Election day tampering is just the tip of the iceberg. The dice are rigged before the game begins: a set of mechanisms has been honed for years to eliminate all political competition, eliminate undesirable candidates in advance and obtain the necessary result by making gross fraud on the big day less essential. Even if the poll workers in the polling stations resort to it out of overzealousness and fear of being sanctioned if they do not achieve the set objectives. As for participation rates, the authorities are seeking to increase it among the loyal electorate and reduce that of potentially more protesting populations. This is why the campaigns are often dull, but civil servants and employees of public companies, dependent on the State, are mobilized to vote. Opponent Navalny called on the Russian population to vote for “any candidate” except those in power. Can we imagine a protest movement through the ballot box?

The opposition has very few options to act. Call for a boycott? If the protesting electorate voted with their feet, this would play into the hands of the authorities and would make people lose all habit of political action. For several years, Navalny’s teams have implemented the “smart voting” system, asking people to vote for any candidate other than that of the ruling party, sometimes by suggesting concrete names. Other opponents propose damaging the ballot paper by checking, for example, two boxes. The third call for avoiding electronic voting, which is easy to falsify as we saw in Moscow in September 2021. These strategies will not change the results of the vote, except to mark the disagreement with a small protest political action.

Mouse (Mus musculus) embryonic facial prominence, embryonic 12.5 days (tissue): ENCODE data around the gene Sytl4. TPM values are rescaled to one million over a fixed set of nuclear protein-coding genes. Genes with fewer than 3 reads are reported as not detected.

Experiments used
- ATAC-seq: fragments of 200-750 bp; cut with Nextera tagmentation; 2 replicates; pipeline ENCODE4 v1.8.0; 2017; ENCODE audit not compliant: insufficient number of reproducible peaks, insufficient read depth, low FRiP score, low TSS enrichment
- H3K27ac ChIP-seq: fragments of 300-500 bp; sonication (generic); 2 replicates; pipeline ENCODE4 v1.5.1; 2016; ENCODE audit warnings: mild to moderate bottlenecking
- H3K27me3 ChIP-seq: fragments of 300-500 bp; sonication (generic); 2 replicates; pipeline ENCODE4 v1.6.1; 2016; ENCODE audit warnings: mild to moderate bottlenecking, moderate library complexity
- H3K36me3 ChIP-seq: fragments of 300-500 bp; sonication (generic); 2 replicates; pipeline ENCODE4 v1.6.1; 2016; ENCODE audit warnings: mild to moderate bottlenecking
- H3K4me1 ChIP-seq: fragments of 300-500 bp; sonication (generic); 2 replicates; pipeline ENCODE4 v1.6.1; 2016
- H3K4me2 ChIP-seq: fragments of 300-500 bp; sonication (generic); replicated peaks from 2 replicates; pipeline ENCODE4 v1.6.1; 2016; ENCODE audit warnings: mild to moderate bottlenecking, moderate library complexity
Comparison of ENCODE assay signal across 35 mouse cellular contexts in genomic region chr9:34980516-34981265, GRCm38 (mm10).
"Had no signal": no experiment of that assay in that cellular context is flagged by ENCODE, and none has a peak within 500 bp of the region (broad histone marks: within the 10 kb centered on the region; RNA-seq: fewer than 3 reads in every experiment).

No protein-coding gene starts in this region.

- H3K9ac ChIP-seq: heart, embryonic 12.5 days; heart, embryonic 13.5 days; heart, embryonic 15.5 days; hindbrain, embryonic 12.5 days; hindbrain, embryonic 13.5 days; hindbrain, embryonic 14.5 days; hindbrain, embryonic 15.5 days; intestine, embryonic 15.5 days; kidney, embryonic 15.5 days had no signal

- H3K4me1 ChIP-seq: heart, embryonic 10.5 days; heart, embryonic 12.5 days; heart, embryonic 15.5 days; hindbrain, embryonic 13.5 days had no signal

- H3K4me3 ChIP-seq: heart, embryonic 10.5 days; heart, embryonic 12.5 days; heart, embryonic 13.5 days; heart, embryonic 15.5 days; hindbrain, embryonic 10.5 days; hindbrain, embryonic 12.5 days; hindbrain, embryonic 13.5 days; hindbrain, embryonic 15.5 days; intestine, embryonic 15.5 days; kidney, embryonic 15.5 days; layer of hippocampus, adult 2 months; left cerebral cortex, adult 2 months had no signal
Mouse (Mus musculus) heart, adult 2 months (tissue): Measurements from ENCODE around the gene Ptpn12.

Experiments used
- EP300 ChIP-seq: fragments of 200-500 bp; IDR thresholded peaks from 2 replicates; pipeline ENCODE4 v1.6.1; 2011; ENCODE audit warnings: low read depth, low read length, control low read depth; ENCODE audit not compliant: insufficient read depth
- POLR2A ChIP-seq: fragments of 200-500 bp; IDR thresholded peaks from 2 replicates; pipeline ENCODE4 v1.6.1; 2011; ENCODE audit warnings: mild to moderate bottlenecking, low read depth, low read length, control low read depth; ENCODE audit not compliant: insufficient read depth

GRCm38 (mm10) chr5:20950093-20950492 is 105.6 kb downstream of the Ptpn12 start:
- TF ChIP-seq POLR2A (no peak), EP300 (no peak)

I do not see any protest movements coming during these elections and even no electoral surprises like we saw in some large cities before the start of the war. Opposition leaders are in prison or in exile, their voices are barely heard, the risks of all kinds of repression are high, war imposes loyalty. Furthermore, the very name of Navalny is fading from people’s minds: in February 2022, 14% did not know his name, 23% will be unaware of it in 2023. The mayor of Moscow must also be elected on this occasion. Navalny specifically considers this election to be “distorted” and “meaningless.” For what ?

The elections in Moscow, the capital which concentrates the urban population, educated and more protesting than the country’s average, have political importance for all of Russia. In 2013, Navalny was able to participate in the elections as the main rival of Mayor Sobyanin (still in office, editor’s note), and he obtained 27%, a high score considering the fact that he did not have access to federal television channels to campaign. Sobyanin is rather well received by Muscovites: in addition to constantly improving the comfort of the capital’s residents, Sobyanin managed to avoid pro-war rhetoric. In autumn 2022, he even ended the partial mobilization campaign earlier than in the rest of the country. He has at his disposal all the administrative resources, public money and local media and will undoubtedly be comfortably re-elected.

The other candidates – including the grandson of Zyuganov, leader of the Communist Party – do not even hide the fact that they are participating in this electoral race to make themselves known and increase their political capital more than in the hope of winning. According to Navalny, Sobyanin is just a front of the same corrupt and rigged system. Façade whose more attractive aspect would be a dangerous illusion that can mislead on the real absence of freedoms and political alternatives.